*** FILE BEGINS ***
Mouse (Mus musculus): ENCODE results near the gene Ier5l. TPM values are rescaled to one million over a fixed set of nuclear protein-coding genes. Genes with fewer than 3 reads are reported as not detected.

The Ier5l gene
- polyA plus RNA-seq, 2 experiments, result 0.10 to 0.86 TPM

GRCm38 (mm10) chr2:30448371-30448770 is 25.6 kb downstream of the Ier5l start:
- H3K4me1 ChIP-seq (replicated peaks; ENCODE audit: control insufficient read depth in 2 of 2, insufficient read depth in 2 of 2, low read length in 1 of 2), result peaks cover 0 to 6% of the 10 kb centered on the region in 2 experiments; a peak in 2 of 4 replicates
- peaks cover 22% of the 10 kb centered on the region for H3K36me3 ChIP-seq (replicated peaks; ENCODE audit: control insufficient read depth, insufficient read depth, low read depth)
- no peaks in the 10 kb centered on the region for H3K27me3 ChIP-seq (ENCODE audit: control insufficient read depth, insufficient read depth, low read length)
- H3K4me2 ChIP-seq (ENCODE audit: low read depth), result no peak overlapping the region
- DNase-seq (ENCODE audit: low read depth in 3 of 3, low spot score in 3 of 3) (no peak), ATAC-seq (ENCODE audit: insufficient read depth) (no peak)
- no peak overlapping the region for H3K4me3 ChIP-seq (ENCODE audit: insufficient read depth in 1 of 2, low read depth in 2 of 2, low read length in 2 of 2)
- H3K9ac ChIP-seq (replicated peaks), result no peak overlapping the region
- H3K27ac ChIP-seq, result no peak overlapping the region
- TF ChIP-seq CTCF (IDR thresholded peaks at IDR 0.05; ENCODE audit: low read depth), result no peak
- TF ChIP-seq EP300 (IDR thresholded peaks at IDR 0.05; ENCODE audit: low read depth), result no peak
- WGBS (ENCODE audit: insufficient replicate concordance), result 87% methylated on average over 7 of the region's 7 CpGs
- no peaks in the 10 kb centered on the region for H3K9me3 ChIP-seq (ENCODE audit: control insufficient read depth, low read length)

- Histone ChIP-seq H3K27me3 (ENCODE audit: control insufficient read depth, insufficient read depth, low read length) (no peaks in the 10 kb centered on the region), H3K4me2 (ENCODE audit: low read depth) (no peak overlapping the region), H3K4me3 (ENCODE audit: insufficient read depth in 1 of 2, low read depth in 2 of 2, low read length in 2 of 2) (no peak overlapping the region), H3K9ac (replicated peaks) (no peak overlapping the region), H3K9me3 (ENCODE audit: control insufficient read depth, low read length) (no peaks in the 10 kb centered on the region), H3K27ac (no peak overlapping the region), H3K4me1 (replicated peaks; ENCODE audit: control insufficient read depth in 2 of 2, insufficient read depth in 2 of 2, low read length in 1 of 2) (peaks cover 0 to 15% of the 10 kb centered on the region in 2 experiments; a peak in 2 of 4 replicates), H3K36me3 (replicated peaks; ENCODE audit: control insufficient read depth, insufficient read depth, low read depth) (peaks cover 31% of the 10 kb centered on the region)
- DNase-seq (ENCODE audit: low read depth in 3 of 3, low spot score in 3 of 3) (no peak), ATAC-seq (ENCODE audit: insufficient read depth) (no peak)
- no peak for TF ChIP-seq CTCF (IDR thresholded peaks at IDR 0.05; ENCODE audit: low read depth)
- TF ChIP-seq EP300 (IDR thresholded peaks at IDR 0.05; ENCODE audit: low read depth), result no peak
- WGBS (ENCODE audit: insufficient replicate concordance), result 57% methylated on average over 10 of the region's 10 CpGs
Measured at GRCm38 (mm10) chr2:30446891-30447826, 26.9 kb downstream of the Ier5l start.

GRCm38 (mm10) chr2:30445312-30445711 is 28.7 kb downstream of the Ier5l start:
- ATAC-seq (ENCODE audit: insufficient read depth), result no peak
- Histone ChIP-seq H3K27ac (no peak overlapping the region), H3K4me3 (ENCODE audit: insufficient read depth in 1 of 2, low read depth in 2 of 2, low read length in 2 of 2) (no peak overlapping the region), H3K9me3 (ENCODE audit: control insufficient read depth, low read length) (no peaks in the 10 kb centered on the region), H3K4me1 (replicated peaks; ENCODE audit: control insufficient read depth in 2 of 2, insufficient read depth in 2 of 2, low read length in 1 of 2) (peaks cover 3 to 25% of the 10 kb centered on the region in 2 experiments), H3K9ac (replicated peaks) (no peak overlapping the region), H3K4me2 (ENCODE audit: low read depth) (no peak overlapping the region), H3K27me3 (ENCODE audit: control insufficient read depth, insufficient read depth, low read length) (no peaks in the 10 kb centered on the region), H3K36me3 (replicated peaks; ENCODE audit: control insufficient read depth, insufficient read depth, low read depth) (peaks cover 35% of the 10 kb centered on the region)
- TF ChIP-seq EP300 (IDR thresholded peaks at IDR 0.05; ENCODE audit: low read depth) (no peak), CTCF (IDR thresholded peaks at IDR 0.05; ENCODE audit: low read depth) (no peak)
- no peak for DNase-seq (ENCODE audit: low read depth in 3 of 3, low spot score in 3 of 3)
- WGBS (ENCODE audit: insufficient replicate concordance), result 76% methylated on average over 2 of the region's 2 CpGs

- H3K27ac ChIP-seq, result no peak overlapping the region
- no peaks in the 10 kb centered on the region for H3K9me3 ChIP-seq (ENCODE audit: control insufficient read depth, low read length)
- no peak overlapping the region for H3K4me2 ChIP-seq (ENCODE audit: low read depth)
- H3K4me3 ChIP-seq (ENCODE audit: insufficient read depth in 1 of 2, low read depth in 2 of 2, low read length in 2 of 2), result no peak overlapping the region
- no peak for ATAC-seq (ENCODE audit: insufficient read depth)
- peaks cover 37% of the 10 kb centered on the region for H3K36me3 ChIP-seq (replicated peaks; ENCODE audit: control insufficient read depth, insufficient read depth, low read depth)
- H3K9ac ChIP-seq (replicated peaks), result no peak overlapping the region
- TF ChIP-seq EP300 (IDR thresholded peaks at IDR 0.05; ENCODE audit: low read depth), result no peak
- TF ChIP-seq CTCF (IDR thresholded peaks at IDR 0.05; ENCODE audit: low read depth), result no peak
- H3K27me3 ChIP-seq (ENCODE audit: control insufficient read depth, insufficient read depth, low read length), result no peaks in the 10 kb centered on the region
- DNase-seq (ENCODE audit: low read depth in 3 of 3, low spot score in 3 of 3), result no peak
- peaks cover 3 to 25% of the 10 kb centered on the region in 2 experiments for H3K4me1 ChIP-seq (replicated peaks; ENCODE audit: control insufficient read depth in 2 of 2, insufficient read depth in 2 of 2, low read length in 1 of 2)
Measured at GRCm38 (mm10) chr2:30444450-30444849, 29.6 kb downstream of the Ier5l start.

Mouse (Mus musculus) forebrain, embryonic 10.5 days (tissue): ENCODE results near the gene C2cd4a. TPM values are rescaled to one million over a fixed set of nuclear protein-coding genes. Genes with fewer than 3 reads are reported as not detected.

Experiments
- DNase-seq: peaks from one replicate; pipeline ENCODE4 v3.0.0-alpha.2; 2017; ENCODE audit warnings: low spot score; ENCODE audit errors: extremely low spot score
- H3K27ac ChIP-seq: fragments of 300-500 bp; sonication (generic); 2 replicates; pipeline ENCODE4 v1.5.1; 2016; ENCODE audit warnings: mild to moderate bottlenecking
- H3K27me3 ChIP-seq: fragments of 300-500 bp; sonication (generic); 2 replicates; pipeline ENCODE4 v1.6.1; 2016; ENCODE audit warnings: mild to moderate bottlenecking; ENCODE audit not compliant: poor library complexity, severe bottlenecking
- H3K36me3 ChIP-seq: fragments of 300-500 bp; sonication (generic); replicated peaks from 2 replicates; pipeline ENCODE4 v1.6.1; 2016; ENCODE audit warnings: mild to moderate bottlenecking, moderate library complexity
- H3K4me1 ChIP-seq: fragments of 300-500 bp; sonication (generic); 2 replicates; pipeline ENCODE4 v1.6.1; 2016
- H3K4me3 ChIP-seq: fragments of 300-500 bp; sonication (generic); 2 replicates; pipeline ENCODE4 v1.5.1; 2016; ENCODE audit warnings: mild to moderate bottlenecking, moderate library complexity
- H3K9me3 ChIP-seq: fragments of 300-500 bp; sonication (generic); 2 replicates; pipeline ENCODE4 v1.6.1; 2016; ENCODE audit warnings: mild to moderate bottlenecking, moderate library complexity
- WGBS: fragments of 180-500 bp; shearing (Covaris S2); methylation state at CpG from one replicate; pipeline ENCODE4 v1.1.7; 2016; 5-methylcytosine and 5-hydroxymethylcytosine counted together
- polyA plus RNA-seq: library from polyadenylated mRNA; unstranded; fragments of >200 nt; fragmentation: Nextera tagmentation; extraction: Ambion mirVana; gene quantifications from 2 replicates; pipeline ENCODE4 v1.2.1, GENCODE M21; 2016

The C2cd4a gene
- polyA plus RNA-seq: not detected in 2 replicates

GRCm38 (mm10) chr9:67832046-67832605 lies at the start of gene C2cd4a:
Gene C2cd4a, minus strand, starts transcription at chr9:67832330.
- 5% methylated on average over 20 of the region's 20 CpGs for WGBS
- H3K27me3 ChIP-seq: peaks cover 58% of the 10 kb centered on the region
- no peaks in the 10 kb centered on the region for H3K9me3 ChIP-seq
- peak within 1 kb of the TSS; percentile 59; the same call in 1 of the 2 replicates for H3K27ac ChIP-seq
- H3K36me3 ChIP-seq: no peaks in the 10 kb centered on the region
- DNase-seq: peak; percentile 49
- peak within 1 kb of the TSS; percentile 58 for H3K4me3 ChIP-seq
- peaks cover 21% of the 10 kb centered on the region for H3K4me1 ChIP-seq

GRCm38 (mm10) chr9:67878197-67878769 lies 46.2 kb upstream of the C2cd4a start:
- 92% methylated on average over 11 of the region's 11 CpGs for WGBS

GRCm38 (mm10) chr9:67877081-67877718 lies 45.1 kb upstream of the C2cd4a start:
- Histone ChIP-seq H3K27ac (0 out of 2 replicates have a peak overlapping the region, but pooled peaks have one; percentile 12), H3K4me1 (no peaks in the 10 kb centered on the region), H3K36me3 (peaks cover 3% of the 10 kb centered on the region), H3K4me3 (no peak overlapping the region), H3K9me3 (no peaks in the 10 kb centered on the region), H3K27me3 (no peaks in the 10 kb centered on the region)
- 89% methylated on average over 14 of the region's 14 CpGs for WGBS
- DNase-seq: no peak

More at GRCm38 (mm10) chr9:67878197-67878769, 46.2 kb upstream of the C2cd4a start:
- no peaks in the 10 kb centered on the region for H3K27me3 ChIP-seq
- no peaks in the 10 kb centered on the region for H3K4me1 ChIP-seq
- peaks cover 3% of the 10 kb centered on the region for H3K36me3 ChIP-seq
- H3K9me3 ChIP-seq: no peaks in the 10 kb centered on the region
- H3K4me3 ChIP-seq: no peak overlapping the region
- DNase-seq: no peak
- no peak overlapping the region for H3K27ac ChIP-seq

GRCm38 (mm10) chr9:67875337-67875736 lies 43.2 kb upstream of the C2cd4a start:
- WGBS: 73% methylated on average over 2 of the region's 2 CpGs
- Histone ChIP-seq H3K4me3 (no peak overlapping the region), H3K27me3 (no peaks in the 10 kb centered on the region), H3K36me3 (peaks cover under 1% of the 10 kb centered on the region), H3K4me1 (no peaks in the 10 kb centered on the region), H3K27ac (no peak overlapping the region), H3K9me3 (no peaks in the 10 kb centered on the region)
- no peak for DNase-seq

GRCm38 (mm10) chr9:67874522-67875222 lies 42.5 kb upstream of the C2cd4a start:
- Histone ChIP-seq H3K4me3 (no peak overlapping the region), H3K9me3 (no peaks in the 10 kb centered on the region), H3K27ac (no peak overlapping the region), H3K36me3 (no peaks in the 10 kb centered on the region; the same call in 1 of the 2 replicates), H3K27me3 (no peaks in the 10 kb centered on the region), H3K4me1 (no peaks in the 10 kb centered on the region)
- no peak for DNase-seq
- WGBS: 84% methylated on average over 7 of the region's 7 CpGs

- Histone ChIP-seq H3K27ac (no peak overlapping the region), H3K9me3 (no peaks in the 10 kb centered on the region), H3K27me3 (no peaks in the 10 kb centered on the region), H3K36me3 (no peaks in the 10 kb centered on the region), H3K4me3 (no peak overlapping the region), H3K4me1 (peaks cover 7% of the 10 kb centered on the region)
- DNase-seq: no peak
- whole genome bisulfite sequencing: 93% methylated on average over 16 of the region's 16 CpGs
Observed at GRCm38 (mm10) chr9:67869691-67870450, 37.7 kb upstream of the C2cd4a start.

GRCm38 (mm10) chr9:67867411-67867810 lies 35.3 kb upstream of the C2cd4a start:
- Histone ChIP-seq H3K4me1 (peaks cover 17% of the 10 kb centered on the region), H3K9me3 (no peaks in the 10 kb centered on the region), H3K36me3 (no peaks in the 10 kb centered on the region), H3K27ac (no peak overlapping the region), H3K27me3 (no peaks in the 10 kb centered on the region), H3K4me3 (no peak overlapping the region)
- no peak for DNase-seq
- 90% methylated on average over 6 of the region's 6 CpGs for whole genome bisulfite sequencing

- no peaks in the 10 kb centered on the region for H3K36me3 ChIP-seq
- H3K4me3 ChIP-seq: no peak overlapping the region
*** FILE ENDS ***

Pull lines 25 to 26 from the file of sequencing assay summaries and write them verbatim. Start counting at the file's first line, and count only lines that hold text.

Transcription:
- Histone ChIP-seq H3K27ac (no peak overlapping the region), H3K4me3 (ENCODE audit: insufficient read depth in 1 of 2, low read depth in 2 of 2, low read length in 2 of 2) (no peak overlapping the region), H3K9me3 (ENCODE audit: control insufficient read depth, low read length) (no peaks in the 10 kb centered on the region), H3K4me1 (replicated peaks; ENCODE audit: control insufficient read depth in 2 of 2, insufficient read depth in 2 of 2, low read length in 1 of 2) (peaks cover 3 to 25% of the 10 kb centered on the region in 2 experiments), H3K9ac (replicated peaks) (no peak overlapping the region), H3K4me2 (ENCODE audit: low read depth) (no peak overlapping the region), H3K27me3 (ENCODE audit: control insufficient read depth, insufficient read depth, low read length) (no peaks in the 10 kb centered on the region), H3K36me3 (replicated peaks; ENCODE audit: control insufficient read depth, insufficient read depth, low read depth) (peaks cover 35% of the 10 kb centered on the region)
- TF ChIP-seq EP300 (IDR thresholded peaks at IDR 0.05; ENCODE audit: low read depth) (no peak), CTCF (IDR thresholded peaks at IDR 0.05; ENCODE audit: low read depth) (no peak)